| `--+--+--N. cheesmanae Tyler 1964DMH16, FG06 [=Litoria cheesmaniPW11]
| | `--+--*N. papua Boulenger 1897DMH16, FG06 [=Litoria papuaPW11]
| | `--N. pulcher Wandolleck 1911FB17, FG06 [=Litoria pulcherPW11]
| `--+--+--N. foricula Tyler 1963DMH16, FG06 [=Litoria foriculaPW11]
| | `--N. semipalmatus Parker 1936FG06 [=Litoria semipalmatusPW11]
| `--+--N. humeralis Boulenger 1912DMH16, FG06 [=Litoria humeralisPW11]
| `--N. zweifeli Tyler 1967FG06 [=Litoria zweifeliPW11]
`--Dryopsophus Fitzinger 1843 (see below for synonymy)DMH16
| i. s.: D. aruensisDMH16
| D. auaeDMH16
| D. beckiDMH16
| ‘Phractops’ brevipalmatusF13
| D. brongersmaiDMH16
| D. bulmeriDMH16
| D. callistusDMH16
| D. dorsivenusDMH16
| D. elkeaeDMH16
| D. eschatusDMH16
| D. fusculusDMH16
| D. gramineaDMH16
| D. kroombitensisDMH16
| D. loricusDMH16
| D. mackiDMH16
| D. myolusDMH16
| D. napaeusDMH16
| D. piperatusDMH16
| D. prattiDMH16
| D. rarusDMH16
| D. rivicolusDMH16
| D. robinsonaeDMH16
| D. sauroniDMH16
| D. spiniferusDMH16
|--+--+--D. kumaeDMH16 [=Litoria kumaePW11]
| | `--+--D. gracilentus (Peters 1869)DMH16, C18 [=Litoria gracilentaPW11]
| | `--+--D. chloris (Boulenger 1893)DMH16, C18 [=Litoria chlorisPW11]
| | `--D. xanthomerus (Davies, McDonald & Adams 1986)DMH16, C18 [=Litoria xanthomeraPW11]
| `--+--D. splendidus (Tyler, Davies & Martin 1977)DMH16, C18 [=Litoria splendidaPW11]
| `--+--D. gilleni (Spencer 1896)DMH16, C18 [=Litoria gilleniPW11]
| `--+--D. caeruleus (White 1790)DMH16 [=Rana caeruleaDMH16, Litoria caeruleaPW11, *Pelodryas caeruleaDMH16]
| `--D. cavernicolus (Tyler & Davies 1979)DMH16, DAP09 [=Litoria cavernicolaPW11]
`--+--+--+--D. genimaculatusDMH16 [=Litoria genimaculataPW11]
| | `--+--D. eucnemis (Lönnberg 1890)DMH16, C18 [=Litoria eucnemisPW11]
| | `--+--D. exophthalmusDMH16 [=Litoria exophthalmiaPW11]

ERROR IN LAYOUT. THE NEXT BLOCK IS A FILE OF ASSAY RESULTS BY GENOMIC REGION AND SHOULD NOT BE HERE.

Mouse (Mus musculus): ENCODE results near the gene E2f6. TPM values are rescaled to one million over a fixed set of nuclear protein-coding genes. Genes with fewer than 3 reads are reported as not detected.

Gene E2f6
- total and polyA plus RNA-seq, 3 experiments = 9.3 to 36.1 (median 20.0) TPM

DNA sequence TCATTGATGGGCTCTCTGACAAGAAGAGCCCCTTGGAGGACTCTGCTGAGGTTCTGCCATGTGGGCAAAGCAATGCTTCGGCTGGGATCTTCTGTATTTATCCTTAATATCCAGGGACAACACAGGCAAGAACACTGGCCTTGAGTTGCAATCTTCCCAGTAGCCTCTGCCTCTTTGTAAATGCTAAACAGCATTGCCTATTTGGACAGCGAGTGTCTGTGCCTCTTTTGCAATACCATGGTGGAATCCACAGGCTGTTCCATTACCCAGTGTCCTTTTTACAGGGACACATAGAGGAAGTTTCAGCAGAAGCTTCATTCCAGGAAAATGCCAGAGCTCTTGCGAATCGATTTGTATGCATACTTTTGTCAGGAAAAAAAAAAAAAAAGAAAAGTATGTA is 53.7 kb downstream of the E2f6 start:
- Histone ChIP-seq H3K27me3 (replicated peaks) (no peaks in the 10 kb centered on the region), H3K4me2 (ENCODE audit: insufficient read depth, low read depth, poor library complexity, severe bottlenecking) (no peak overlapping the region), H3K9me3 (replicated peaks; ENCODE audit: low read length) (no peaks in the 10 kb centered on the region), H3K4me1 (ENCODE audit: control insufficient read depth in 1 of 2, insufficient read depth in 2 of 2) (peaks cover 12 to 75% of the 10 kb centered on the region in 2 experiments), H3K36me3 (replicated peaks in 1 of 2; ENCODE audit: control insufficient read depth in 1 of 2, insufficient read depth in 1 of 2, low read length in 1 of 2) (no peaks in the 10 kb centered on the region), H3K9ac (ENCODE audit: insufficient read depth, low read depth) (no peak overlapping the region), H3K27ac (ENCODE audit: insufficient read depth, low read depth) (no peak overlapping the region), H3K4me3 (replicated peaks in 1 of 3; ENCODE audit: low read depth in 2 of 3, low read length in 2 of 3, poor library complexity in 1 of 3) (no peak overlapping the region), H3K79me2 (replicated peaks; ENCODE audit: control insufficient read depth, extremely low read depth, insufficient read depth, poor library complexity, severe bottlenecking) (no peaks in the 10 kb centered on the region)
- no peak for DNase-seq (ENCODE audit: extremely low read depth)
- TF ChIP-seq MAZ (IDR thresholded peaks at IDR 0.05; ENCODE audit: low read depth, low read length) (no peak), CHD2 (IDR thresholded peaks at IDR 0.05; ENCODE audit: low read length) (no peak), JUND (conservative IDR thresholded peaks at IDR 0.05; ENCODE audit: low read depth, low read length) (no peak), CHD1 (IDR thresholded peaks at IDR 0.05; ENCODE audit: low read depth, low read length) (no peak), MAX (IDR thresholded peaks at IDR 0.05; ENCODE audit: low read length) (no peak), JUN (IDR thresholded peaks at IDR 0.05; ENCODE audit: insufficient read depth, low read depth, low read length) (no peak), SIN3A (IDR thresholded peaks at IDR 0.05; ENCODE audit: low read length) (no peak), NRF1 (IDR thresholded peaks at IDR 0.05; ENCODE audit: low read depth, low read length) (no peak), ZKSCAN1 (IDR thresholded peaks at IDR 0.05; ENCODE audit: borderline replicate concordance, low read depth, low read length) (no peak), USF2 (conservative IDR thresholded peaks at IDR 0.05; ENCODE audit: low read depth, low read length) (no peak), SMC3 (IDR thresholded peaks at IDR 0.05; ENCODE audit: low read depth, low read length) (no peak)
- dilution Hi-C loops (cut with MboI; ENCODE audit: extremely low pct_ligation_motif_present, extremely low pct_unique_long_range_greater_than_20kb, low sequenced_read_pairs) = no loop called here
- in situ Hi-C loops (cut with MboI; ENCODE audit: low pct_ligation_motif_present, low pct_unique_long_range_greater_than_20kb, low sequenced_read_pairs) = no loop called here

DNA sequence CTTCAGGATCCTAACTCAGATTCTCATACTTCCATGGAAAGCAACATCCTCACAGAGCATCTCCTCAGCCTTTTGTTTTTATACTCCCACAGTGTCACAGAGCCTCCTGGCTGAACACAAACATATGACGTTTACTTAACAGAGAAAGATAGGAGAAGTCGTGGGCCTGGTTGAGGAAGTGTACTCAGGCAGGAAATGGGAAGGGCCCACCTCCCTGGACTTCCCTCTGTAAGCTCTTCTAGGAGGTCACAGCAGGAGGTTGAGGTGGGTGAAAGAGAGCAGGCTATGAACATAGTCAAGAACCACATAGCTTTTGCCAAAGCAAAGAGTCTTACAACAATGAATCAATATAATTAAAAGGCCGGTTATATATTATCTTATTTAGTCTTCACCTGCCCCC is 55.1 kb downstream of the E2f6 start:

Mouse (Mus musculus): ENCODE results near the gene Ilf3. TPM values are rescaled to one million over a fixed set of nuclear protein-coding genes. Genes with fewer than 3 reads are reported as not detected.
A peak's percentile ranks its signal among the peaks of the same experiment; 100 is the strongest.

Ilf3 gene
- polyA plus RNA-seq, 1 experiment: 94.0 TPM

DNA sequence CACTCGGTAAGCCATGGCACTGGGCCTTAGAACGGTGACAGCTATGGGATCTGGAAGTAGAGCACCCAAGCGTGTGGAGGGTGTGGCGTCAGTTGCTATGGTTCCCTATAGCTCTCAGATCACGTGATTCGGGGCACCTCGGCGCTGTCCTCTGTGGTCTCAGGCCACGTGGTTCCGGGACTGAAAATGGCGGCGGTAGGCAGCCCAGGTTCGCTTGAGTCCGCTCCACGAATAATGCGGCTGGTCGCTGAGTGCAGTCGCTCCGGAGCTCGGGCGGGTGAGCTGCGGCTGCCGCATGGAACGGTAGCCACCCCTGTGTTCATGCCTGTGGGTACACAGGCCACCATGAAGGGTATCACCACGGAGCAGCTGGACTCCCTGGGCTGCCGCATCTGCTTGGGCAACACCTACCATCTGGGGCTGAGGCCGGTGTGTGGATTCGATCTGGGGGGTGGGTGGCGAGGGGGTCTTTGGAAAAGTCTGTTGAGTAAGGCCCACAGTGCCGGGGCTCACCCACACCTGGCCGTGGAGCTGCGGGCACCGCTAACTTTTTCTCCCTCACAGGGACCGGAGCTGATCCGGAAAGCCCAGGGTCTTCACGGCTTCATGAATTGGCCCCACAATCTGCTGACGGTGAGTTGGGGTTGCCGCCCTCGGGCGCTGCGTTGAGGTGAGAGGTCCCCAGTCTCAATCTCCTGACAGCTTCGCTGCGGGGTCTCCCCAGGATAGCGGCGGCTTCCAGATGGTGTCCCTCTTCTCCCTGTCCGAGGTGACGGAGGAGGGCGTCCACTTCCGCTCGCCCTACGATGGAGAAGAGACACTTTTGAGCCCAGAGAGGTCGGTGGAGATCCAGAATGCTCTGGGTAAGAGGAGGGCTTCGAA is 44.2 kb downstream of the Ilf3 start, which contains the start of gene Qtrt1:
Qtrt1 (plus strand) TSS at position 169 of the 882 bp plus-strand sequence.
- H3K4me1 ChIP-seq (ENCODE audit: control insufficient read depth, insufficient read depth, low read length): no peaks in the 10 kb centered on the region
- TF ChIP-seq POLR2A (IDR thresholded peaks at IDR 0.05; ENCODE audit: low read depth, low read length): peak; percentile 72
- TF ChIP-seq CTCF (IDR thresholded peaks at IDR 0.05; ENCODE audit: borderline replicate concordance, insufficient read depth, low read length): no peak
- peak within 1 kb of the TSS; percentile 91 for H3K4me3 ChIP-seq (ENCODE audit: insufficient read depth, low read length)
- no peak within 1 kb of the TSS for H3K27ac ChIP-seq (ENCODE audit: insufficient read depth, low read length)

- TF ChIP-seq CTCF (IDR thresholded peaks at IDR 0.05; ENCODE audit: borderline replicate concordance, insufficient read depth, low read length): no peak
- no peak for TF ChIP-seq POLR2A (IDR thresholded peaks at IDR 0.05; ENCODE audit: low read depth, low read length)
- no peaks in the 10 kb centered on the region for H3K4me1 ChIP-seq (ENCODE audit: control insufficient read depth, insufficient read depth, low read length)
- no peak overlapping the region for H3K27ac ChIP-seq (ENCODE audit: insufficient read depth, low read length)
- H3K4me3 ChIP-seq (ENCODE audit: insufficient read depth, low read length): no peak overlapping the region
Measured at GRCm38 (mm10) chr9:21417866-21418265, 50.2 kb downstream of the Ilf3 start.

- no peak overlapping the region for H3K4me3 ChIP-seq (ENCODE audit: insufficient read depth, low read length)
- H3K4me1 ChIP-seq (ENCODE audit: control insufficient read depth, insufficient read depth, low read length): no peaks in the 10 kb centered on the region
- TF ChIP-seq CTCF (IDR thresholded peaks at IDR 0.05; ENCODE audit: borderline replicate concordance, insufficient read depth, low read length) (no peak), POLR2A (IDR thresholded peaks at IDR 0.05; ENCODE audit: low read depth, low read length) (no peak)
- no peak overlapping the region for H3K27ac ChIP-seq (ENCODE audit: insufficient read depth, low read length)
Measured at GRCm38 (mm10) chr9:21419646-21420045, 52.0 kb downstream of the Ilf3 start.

| | `--D. serratusDMH16
| `--+--D. andiirrmalin (McDonald 1997)DMH16, C18 [=Litoria andiirrmalinPW11]
| `--+--D. lesueurii (Duméril & Bibron 1841)DMH16 (see below for synonymy)
| `--+--D. booroolongensis (Moore 1961)DMH16, C18 [=Litoria booroolongensisPW11]
| `--+--D. jungguy (Donnellan & Mahony 2004)DMH16, C18 [=Litoria jungguyPW11]
| `--D. wilcoxii (Günther 1864)DMH16, C18 [=Litoria wilcoxiiPW11]
`--+--+--D. spenceri (Dubois 1984)DMH16, C18 [=Litoria spenceriPW11]
| `--+--+--D. daviesae (Mahony, Knowles et al. 2001)DMH16, PW11 [=Litoria daviesaePW11]
| | `--D. subglandulosus (Tyler & Anstis 1983)DMH16, C18 [=Litoria subglandulosaPW11]
| `--+--*D. citropus (Péron 1807)DMH16 [=Hyla citropaDMH16, Litoria citropaPW11]
| `--+--+--D. barringtonensisDMH16 [=Litoria barringtonensisPW11]
| | `--D. pearsonianus (Copland 1961)DMH16, C18 [=Litoria pearsonianaPW11]
| `--+--D. nudidigitus (Copland 1962)DMH16, C18 [=Litoria nudidigitaPW11]
| `--D. phyllochrous (Günther 1863)DMH16, C18 [=Litoria phyllochroaPW11]
`--+--+--D. dayiDMH16
| `--+--D. nannotis (Andersson 1916) [=Hyla nannotis, *Mosleyia nannotis]DMH16
| `--+--D. nyakalensisDMH16
| `--D. rheocolusDMH16
`--+--D. impurusDMH16
`--+--+--D. raniformis (Keferstein 1867)DMH16, C18 (see below for synonymy)
| `--+--D. aureus (Lesson 1829)DMH16, C18 (see below for synonymy)
| `--+--D. cyclorhynchus (Boulenger 1882)DMH16, C18 [=Litoria cyclorhynchaPW11]
| `--D. moorei (Copland 1957)DMH16, C18 [=Litoria mooreiPW11]
`--+--D. dahlii (Boulenger 1896)DMH16, C18 [=Cyclorana dahliiBC06, Litoria dahliiPW11]
`--+--+--D. australis (Gray 1842)DMH16 (see below for synonymy)
| `--D. novaehollandiae (Steindachner 1867)DMH16 (see below for synonymy)
`--+--D. platycephalus (Günther 1873)DMH16, FG06 (see below for synonymy)
`--+--D. verrucosus (Tyler & Martin 1977)DMH16, FG06 (see below for synonymy)
`--+--‘Cyclorana’ occidentalis Anstis, Price et al. 2016AP16
`--+--+--D. alboguttatus (Günther 1867)DMH1, FG06 (see below for synonymy)
| `--D. brevipes (Peters 1871)DMH16, FG06 (see below for synonymy)
`--+--D. cryptotis (Tyler & Martin 1977)DMH16, C18 (see below for synonymy)
`--+--+--D. maculosus (Tyler & Martin 1977)DMH16, FG06 (see below for synonymy)
| `--+--D. longipes (Tyler & Martin 1977)DMH16, FG06 (see below for synonymy)
| `--D. maini (Tyler & Martin 1977)DMH16, FG06 (see below for synonymy)
`--+--D. manya (van Buerden & McDonald 1980)DMH16, C18 (see below for synonymy)
`--+--D. cultripes (Parker 1940)DMH16, FG06 (see below for synonymy)
`--D. vagitus (Tyler, Davies & Martin 1981)DMH16, FG06 (see below for synonymy)

Dryopsophus Fitzinger 1843 [incl. Brendanura Wells & Wellington 1985, Chirodryas Keferstein 1867, Chiroleptes Günther 1859 non Kirby 1837, Cyclorana Steindachner 1867, Euscelis Fitzinger 1843 non Brulié 1832, Fanchonia Werner 1893, Mitrolysis Cope 1889, Mosleyia Wells & Wellington 1985, Neophracops Wells & Wellington 1985, Pelodryas Günther 1859, Phractops Peters 1867]DMH16

Dryopsophus alboguttatus (Günther 1867)DMH1, FG06 [=Chiroleptes alboguttatusDMH16, *Brendanura alboguttataDMH16, Litoria (Cyclorana) alboguttataFG06, *Mitrolysis alboguttatusDMH16]